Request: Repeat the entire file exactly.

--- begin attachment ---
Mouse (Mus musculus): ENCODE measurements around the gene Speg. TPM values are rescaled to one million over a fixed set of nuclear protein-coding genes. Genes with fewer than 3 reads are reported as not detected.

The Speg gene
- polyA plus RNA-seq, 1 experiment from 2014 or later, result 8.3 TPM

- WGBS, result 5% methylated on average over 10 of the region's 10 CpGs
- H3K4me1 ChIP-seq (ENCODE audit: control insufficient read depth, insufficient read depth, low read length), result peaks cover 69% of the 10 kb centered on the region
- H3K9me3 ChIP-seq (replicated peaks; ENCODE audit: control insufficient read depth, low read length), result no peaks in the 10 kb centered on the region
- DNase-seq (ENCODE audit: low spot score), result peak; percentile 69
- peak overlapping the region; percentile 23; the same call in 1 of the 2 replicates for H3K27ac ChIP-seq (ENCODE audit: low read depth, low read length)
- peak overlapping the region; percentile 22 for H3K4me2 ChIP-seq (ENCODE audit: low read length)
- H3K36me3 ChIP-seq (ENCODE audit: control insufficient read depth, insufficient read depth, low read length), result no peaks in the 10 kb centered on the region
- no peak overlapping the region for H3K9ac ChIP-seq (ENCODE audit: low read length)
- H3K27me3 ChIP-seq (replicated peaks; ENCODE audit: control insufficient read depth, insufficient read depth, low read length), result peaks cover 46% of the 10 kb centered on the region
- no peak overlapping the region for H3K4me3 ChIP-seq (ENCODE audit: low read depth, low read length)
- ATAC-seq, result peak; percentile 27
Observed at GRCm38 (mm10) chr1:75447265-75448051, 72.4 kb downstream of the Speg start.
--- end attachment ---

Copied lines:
Mouse (Mus musculus): ENCODE measurements around the gene Speg. TPM values are rescaled to one million over a fixed set of nuclear protein-coding genes. Genes with fewer than 3 reads are reported as not detected.

The Speg gene
- polyA plus RNA-seq, 1 experiment from 2014 or later, result 8.3 TPM

- WGBS, result 5% methylated on average over 10 of the region's 10 CpGs
- H3K4me1 ChIP-seq (ENCODE audit: control insufficient read depth, insufficient read depth, low read length), result peaks cover 69% of the 10 kb centered on the region
- H3K9me3 ChIP-seq (replicated peaks; ENCODE audit: control insufficient read depth, low read length), result no peaks in the 10 kb centered on the region
- DNase-seq (ENCODE audit: low spot score), result peak; percentile 69
- peak overlapping the region; percentile 23; the same call in 1 of the 2 replicates for H3K27ac ChIP-seq (ENCODE audit: low read depth, low read length)
- peak overlapping the region; percentile 22 for H3K4me2 ChIP-seq (ENCODE audit: low read length)
- H3K36me3 ChIP-seq (ENCODE audit: control insufficient read depth, insufficient read depth, low read length), result no peaks in the 10 kb centered on the region
- no peak overlapping the region for H3K9ac ChIP-seq (ENCODE audit: low read length)
- H3K27me3 ChIP-seq (replicated peaks; ENCODE audit: control insufficient read depth, insufficient read depth, low read length), result peaks cover 46% of the 10 kb centered on the region
- no peak overlapping the region for H3K4me3 ChIP-seq (ENCODE audit: low read depth, low read length)
- ATAC-seq, result peak; percentile 27
Observed at GRCm38 (mm10) chr1:75447265-75448051, 72.4 kb downstream of the Speg start.